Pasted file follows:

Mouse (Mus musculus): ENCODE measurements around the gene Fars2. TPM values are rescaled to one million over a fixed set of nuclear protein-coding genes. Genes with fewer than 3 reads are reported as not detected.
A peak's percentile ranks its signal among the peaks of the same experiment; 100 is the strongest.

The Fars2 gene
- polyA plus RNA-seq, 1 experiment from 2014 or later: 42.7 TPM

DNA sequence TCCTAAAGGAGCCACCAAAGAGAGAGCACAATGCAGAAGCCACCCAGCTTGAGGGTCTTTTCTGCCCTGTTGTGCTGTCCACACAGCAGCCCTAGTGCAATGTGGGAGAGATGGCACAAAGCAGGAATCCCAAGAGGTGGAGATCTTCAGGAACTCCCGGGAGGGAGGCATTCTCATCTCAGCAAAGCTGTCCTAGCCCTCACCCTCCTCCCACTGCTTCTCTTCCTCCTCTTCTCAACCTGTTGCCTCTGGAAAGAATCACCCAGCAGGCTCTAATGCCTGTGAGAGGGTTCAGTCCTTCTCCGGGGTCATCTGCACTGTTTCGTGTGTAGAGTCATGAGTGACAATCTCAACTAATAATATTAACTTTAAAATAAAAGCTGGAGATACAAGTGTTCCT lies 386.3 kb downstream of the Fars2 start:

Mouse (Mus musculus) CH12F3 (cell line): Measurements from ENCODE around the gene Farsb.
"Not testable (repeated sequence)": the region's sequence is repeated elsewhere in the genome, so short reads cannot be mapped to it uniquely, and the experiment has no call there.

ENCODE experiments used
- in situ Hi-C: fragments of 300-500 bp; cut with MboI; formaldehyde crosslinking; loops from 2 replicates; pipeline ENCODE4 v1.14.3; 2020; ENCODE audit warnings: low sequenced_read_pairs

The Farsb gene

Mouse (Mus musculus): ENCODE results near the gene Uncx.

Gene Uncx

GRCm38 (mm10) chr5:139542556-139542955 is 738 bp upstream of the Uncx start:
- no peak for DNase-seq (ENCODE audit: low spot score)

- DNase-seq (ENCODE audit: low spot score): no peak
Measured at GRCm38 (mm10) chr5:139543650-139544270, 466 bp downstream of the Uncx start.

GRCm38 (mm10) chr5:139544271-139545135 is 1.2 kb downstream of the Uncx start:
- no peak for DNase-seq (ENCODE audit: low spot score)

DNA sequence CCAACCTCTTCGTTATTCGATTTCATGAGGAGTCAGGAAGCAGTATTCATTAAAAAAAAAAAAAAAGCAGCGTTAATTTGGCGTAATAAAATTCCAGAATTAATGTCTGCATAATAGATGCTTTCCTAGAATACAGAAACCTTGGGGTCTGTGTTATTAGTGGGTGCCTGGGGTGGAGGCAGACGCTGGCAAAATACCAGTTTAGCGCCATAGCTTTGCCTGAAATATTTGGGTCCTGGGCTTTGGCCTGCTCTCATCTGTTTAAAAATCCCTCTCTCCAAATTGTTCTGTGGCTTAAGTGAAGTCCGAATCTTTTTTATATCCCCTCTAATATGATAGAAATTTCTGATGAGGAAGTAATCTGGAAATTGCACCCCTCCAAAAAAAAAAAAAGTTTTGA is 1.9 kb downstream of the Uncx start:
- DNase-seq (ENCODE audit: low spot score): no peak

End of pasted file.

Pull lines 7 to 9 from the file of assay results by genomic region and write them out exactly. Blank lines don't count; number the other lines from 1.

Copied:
"Not testable (repeated sequence)": the region's sequence is repeated elsewhere in the genome, so short reads cannot be mapped to it uniquely, and the experiment has no call there.

ENCODE experiments used
- in situ Hi-C: fragments of 300-500 bp; cut with MboI; formaldehyde crosslinking; loops from 2 replicates; pipeline ENCODE4 v1.14.3; 2020; ENCODE audit warnings: low sequenced_read_pairs